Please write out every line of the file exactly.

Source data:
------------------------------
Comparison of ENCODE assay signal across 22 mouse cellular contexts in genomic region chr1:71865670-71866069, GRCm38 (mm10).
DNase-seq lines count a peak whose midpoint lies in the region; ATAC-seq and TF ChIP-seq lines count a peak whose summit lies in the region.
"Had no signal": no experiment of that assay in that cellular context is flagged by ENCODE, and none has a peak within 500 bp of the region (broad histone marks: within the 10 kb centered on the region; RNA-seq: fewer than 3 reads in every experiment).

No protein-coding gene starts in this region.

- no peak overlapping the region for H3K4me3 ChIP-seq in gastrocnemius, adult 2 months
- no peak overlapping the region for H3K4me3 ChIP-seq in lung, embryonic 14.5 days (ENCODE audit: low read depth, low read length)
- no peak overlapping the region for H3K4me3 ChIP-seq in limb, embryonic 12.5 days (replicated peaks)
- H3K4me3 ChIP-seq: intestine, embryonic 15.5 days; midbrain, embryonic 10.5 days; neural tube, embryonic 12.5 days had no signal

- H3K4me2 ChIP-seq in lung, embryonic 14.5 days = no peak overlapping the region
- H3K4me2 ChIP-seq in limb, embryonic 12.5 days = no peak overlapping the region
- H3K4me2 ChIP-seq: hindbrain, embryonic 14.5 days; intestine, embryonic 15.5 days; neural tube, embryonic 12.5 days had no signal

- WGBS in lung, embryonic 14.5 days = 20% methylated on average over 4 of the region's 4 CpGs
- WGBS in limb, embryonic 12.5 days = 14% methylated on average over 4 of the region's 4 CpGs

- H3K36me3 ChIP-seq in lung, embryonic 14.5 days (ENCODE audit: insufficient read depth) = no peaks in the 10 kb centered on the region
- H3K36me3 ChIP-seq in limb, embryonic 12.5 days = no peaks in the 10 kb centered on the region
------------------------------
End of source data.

Comparison of ENCODE assay signal across 22 mouse cellular contexts in genomic region chr1:71865670-71866069, GRCm38 (mm10).
DNase-seq lines count a peak whose midpoint lies in the region; ATAC-seq and TF ChIP-seq lines count a peak whose summit lies in the region.
"Had no signal": no experiment of that assay in that cellular context is flagged by ENCODE, and none has a peak within 500 bp of the region (broad histone marks: within the 10 kb centered on the region; RNA-seq: fewer than 3 reads in every experiment).

No protein-coding gene starts in this region.

- no peak overlapping the region for H3K4me3 ChIP-seq in gastrocnemius, adult 2 months
- no peak overlapping the region for H3K4me3 ChIP-seq in lung, embryonic 14.5 days (ENCODE audit: low read depth, low read length)
- no peak overlapping the region for H3K4me3 ChIP-seq in limb, embryonic 12.5 days (replicated peaks)
- H3K4me3 ChIP-seq: intestine, embryonic 15.5 days; midbrain, embryonic 10.5 days; neural tube, embryonic 12.5 days had no signal

- H3K4me2 ChIP-seq in lung, embryonic 14.5 days = no peak overlapping the region
- H3K4me2 ChIP-seq in limb, embryonic 12.5 days = no peak overlapping the region
- H3K4me2 ChIP-seq: hindbrain, embryonic 14.5 days; intestine, embryonic 15.5 days; neural tube, embryonic 12.5 days had no signal

- WGBS in lung, embryonic 14.5 days = 20% methylated on average over 4 of the region's 4 CpGs
- WGBS in limb, embryonic 12.5 days = 14% methylated on average over 4 of the region's 4 CpGs

- H3K36me3 ChIP-seq in lung, embryonic 14.5 days (ENCODE audit: insufficient read depth) = no peaks in the 10 kb centered on the region
- H3K36me3 ChIP-seq in limb, embryonic 12.5 days = no peaks in the 10 kb centered on the region